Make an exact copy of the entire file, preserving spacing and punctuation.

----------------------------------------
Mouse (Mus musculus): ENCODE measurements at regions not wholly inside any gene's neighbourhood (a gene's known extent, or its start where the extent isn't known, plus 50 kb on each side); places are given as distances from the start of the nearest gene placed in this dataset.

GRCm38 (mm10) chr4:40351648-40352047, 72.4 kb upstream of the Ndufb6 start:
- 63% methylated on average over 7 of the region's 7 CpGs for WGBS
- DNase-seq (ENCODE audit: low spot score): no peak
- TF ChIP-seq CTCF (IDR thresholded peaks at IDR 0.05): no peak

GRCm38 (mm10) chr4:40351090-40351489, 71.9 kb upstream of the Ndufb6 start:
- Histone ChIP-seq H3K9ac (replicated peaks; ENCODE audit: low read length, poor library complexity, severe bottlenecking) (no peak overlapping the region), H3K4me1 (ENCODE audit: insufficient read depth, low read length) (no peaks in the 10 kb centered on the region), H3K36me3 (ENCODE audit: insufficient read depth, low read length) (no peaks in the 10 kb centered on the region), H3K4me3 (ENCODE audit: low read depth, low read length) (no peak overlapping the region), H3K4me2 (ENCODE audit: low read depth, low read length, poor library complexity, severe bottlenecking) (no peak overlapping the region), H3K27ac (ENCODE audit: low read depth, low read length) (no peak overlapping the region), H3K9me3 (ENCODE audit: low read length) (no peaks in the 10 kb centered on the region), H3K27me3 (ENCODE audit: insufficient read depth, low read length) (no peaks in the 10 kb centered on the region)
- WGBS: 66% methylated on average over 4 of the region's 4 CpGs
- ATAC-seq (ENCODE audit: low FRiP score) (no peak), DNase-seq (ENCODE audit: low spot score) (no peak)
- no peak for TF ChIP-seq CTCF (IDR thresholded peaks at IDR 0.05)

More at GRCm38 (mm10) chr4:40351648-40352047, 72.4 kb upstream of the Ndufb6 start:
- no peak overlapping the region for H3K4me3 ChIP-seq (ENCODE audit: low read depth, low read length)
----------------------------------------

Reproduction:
Mouse (Mus musculus): ENCODE measurements at regions not wholly inside any gene's neighbourhood (a gene's known extent, or its start where the extent isn't known, plus 50 kb on each side); places are given as distances from the start of the nearest gene placed in this dataset.

GRCm38 (mm10) chr4:40351648-40352047, 72.4 kb upstream of the Ndufb6 start:
- 63% methylated on average over 7 of the region's 7 CpGs for WGBS
- DNase-seq (ENCODE audit: low spot score): no peak
- TF ChIP-seq CTCF (IDR thresholded peaks at IDR 0.05): no peak

GRCm38 (mm10) chr4:40351090-40351489, 71.9 kb upstream of the Ndufb6 start:
- Histone ChIP-seq H3K9ac (replicated peaks; ENCODE audit: low read length, poor library complexity, severe bottlenecking) (no peak overlapping the region), H3K4me1 (ENCODE audit: insufficient read depth, low read length) (no peaks in the 10 kb centered on the region), H3K36me3 (ENCODE audit: insufficient read depth, low read length) (no peaks in the 10 kb centered on the region), H3K4me3 (ENCODE audit: low read depth, low read length) (no peak overlapping the region), H3K4me2 (ENCODE audit: low read depth, low read length, poor library complexity, severe bottlenecking) (no peak overlapping the region), H3K27ac (ENCODE audit: low read depth, low read length) (no peak overlapping the region), H3K9me3 (ENCODE audit: low read length) (no peaks in the 10 kb centered on the region), H3K27me3 (ENCODE audit: insufficient read depth, low read length) (no peaks in the 10 kb centered on the region)
- WGBS: 66% methylated on average over 4 of the region's 4 CpGs
- ATAC-seq (ENCODE audit: low FRiP score) (no peak), DNase-seq (ENCODE audit: low spot score) (no peak)
- no peak for TF ChIP-seq CTCF (IDR thresholded peaks at IDR 0.05)

More at GRCm38 (mm10) chr4:40351648-40352047, 72.4 kb upstream of the Ndufb6 start:
- no peak overlapping the region for H3K4me3 ChIP-seq (ENCODE audit: low read depth, low read length)